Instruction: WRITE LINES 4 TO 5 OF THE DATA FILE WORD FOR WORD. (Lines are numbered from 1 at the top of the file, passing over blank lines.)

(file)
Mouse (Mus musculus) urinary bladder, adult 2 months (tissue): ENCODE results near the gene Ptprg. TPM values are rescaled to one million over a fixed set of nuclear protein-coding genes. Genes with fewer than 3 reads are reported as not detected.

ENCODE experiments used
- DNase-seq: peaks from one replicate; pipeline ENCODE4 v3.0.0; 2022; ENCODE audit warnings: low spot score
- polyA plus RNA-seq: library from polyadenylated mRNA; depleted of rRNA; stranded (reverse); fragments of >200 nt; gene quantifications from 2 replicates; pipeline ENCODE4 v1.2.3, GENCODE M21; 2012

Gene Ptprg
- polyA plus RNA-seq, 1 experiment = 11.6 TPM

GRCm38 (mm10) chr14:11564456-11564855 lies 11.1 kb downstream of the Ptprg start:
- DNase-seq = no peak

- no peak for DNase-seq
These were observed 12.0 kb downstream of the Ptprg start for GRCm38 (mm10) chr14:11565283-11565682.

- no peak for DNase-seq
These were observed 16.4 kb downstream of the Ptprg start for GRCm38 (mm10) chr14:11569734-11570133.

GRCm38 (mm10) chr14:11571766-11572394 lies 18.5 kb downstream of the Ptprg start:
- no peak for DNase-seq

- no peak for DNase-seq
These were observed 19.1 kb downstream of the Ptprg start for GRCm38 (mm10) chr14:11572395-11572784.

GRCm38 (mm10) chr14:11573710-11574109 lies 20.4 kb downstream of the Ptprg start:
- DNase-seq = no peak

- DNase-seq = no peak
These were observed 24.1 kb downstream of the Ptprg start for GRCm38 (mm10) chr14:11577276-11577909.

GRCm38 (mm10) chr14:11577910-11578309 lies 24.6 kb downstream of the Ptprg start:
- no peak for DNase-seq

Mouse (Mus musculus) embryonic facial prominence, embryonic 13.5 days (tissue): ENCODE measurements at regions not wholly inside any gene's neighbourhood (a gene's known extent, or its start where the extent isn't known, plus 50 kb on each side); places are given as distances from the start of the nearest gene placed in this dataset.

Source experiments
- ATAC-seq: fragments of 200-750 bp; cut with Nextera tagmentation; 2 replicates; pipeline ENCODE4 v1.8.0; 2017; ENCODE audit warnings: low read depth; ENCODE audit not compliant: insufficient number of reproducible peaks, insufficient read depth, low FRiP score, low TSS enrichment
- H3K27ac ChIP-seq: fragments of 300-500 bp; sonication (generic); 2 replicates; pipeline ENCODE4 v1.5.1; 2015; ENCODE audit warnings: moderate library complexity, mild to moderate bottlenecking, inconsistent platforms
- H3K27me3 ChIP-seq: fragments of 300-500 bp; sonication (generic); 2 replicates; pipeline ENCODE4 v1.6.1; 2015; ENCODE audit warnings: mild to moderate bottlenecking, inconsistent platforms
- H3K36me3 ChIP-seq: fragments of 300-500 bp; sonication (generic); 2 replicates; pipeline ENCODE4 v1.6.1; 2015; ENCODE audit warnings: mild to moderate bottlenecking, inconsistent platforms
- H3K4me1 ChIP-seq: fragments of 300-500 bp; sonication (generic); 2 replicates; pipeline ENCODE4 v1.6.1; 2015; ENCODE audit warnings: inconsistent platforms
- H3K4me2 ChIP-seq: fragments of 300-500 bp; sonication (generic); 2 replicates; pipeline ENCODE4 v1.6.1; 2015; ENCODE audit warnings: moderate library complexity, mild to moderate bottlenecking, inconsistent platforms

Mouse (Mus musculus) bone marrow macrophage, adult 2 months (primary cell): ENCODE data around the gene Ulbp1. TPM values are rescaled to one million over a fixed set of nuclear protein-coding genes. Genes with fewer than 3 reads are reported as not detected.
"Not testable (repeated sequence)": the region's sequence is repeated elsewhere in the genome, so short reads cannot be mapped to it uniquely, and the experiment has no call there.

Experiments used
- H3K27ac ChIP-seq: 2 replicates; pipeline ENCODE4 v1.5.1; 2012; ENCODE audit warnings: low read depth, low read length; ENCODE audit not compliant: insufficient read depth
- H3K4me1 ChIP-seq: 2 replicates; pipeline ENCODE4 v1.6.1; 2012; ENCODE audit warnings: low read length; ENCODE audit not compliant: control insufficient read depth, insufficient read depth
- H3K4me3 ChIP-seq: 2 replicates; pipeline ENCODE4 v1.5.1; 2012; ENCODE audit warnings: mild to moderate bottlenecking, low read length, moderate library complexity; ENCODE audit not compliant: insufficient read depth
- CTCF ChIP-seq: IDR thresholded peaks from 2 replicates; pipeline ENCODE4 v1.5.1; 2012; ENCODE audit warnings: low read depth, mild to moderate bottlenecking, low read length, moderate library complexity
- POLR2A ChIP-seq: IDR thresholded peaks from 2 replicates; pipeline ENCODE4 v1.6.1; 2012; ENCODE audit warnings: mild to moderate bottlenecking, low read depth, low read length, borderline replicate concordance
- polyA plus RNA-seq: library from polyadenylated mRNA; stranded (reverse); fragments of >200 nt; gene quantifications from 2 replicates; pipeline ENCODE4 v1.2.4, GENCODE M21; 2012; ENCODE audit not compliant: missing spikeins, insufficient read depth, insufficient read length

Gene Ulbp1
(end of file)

- polyA plus RNA-seq: library from polyadenylated mRNA; depleted of rRNA; stranded (reverse); fragments of >200 nt; gene quantifications from 2 replicates; pipeline ENCODE4 v1.2.3, GENCODE M21; 2012

Gene Ptprg